Every summer, without fail, 14 women from the first graduating class (1962) of Yorktown High School in Arlington travel to the beach at Rehoboth for a good time and an affirmation of their friendship. They are an eclectic bunch--six still live in the Washington area; some are single again, others longtime or second-time married, each has mothered at least one child; among their ranks is a neurologist, an artist-photographer, a psychiatric nurse, a counselor, teachers and small-business owners.

Whether under the hot sun or pale moon, the women's beach talks always reflected the progression of their lives: boyfriends, husbands, child-rearing, careers and the empty-nest-revolving-door phenomenon. Then two summers ago they shared a new and pressing concern--the care of their aging parents. For days the women forgot all else and brainstormed on what it takes to be a loving and efficient caretaker. Among the questions they asked each other: How do you keep an ailing parent's (or aunt's/uncle's) dignity? How do you manage their diet and medicine? How do you know their needs if they can't express them? And how do you cope with your own fatigue and feelings of guilt?

"We identified with all the problems," says Alice MacDonald, of Herndon. "We knew these parents so well. They were the ones who opened their homes to us when we were in school together."

By the end of the beach week, the 14 women decided to write a book that would help other families. Not an easy feat with so many cooks in the kitchen. So Linda Rogers, former head of the math department at Potomac School in McLean, called on her teaching skills and assigned each friend a topic and deadline. The manuscript changed many times since then, but thanks to e-mail, their strong sense of organization and their own editing skills, the project was completed in two years.

Kathleen Hughes, publisher of Capital Books Inc. in Sterling, was personally drawn to the book because "I had helped my mother care for my grandparents, who died in their nineties," she says. "I was also intrigued by the friendship these women have. Most people do [the caretaking] alone. These women have each other for support, just as my mother had me for support."

"Fourteen Friends' Guide to Eldercaring" (Capital Books, $16.95) is a collection of inspirations, anonymous stories, practical tips, lists of resources and touching photographs that could have been taken from any family album. In the back of the book are pages for keeping vital information, such as medical insurance numbers and favorite restaurants that deliver. Surprisingly, Rogers says, some parents in their fifties are buying the book, filling out those back pages and then giving it to their children for future reference.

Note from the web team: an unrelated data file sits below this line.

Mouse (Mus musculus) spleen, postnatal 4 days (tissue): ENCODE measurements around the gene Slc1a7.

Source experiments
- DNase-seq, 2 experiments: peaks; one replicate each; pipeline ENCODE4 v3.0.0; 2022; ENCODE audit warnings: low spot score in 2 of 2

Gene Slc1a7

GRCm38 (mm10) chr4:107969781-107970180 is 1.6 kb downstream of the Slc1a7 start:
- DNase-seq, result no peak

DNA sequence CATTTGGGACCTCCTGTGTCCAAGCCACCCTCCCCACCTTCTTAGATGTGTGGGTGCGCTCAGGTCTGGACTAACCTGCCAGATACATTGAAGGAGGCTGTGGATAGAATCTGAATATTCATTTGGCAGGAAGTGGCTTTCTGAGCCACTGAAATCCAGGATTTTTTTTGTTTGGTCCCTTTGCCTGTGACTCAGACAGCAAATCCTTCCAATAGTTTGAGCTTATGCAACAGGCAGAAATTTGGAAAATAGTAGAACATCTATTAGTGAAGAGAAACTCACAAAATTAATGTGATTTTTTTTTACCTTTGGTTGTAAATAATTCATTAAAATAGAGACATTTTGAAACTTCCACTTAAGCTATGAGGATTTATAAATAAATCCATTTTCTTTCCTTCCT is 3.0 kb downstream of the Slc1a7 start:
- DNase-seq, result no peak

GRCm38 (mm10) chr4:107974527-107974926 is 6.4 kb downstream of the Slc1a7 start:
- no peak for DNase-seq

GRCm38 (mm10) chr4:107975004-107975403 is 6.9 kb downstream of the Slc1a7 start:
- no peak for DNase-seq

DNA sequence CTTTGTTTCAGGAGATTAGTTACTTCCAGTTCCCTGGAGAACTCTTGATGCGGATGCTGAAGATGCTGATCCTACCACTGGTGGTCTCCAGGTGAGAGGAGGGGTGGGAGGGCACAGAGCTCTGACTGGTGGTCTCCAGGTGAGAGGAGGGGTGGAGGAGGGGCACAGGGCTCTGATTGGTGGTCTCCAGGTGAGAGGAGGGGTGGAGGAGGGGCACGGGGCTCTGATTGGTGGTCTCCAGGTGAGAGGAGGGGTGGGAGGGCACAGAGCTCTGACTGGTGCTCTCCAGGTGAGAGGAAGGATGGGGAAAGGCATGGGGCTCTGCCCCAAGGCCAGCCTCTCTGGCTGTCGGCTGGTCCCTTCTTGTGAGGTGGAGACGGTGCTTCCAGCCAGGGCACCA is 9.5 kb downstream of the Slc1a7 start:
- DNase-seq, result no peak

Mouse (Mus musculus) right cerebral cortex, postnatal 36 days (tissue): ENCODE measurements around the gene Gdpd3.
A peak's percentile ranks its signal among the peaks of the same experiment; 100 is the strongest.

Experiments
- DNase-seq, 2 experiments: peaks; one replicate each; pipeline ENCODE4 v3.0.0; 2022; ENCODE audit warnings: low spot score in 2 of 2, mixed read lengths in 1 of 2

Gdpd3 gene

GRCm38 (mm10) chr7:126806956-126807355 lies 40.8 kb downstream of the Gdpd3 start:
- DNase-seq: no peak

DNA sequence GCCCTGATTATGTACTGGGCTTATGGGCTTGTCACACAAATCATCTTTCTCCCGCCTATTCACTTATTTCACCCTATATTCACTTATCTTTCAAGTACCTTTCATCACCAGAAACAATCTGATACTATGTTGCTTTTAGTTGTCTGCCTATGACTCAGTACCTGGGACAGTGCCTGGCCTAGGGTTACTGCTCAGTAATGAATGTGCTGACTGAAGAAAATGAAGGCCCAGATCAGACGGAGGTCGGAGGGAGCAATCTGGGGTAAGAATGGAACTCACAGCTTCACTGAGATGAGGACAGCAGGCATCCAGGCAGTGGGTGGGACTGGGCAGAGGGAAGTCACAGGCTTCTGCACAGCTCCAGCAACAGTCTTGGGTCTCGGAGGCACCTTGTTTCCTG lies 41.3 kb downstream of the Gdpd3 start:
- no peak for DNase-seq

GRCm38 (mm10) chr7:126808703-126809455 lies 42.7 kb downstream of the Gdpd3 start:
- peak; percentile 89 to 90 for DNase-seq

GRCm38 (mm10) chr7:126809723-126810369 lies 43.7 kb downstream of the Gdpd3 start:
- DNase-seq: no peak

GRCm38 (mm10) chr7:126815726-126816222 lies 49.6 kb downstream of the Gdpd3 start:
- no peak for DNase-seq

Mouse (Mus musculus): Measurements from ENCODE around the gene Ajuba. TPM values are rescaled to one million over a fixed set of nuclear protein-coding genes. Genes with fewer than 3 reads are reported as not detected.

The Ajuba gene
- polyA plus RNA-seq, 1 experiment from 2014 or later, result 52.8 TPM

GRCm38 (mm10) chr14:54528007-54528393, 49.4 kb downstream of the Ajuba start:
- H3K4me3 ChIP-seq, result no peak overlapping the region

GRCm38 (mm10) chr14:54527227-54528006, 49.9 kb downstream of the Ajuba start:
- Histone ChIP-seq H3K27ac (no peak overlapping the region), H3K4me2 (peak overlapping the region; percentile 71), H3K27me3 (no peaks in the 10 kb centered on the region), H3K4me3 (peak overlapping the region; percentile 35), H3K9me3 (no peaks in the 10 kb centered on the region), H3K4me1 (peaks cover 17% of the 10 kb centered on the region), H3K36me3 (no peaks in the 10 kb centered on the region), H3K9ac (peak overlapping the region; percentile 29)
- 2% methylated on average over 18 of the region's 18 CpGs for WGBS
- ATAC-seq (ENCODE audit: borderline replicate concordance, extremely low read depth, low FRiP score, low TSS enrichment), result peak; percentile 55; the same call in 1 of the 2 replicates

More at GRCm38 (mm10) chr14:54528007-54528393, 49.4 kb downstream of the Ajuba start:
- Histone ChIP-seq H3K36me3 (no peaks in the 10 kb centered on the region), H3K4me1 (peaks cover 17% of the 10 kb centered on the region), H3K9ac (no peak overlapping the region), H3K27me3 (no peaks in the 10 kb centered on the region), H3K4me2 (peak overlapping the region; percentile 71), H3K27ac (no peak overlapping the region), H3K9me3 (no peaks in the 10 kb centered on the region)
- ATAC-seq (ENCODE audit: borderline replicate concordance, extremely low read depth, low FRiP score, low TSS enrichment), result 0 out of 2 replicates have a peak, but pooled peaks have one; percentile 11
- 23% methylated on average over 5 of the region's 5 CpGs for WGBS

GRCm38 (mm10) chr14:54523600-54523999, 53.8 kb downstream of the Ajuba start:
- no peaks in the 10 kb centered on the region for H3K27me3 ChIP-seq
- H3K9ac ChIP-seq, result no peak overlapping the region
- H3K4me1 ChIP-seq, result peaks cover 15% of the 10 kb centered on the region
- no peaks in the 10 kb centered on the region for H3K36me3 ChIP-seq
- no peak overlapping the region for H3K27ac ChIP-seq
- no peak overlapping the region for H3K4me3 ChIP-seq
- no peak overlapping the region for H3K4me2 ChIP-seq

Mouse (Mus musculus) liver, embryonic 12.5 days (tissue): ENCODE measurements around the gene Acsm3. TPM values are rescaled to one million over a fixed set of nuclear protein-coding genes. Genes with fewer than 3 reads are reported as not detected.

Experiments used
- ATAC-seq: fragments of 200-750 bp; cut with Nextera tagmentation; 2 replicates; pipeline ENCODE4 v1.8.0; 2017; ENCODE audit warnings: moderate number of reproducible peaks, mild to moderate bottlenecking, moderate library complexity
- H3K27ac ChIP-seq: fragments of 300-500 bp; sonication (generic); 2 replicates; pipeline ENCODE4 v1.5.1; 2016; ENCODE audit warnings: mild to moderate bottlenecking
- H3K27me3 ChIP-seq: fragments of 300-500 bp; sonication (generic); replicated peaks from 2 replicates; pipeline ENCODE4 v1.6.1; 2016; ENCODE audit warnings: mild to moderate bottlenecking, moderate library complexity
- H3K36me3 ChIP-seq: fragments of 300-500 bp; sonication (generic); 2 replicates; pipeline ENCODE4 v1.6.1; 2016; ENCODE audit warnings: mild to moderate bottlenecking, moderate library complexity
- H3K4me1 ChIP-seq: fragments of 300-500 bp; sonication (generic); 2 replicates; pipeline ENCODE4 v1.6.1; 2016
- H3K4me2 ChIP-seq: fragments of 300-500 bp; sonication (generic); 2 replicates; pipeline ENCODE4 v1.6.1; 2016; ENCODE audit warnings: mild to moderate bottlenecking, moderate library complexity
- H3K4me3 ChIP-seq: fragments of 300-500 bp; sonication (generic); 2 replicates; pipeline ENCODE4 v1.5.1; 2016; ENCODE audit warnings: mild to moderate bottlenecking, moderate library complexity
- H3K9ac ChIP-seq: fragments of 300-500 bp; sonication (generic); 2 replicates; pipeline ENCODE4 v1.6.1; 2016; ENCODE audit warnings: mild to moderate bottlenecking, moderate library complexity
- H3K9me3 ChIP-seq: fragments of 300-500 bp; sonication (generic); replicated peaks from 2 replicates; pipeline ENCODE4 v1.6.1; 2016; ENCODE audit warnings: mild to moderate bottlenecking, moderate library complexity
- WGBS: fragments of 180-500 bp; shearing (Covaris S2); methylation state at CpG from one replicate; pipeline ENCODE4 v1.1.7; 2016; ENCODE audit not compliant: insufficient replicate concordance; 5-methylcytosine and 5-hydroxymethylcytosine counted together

The book's first printing of 10,000 was sold out in six weeks. It's now in its second printing and Doubleday has bought the rights to the paperback, due out next year. With all this success and a whirlwind of local fund-raisers and national media events, the women appear to be tireless and even having fun.

There are enough of them to spread the news and share the hard work that publicity takes. Yes, there can be a problem in juggling 14 different schedules, and occasionally they show up in outfits that clash on camera and have to make a quick change. But there isn't any clash on the issue of elder caring.

"We may not always agree," says MacDonald, "but it's much too important to have critical dissension."

"In fact, this whole project has brought us closer together in what we do with our daily lives," says Carol Warner, who lives in Northwest Washington and is pictured on the cover of the book with her mother.

Are they surprised that their book has received national attention? "No," says Warner. "This is a national problem."

CAPTION: Fourteen friends: Bottom from left, Anne Smith Roadman, Carol Cummings Warner, Linda Staley Veatch, Judy Fulton Guerin; Middle row, Lee Lambie Pope, Karen Kelley Thalinger, Beth Sanders Milner, Alice Beckley MacDonald, Judy Sherwood McLeod. Top row, Joan Hunter Cooper, Linda Gilbertson Rogers, Joan Berkey Loftis, Karen Wulfsberg Strother, Brenda Jones Vieregg.

CAPTION: In its first printing of 10,000 copies, "Fourteen Friends' Guide to Eldercaring" sold out in six weeks.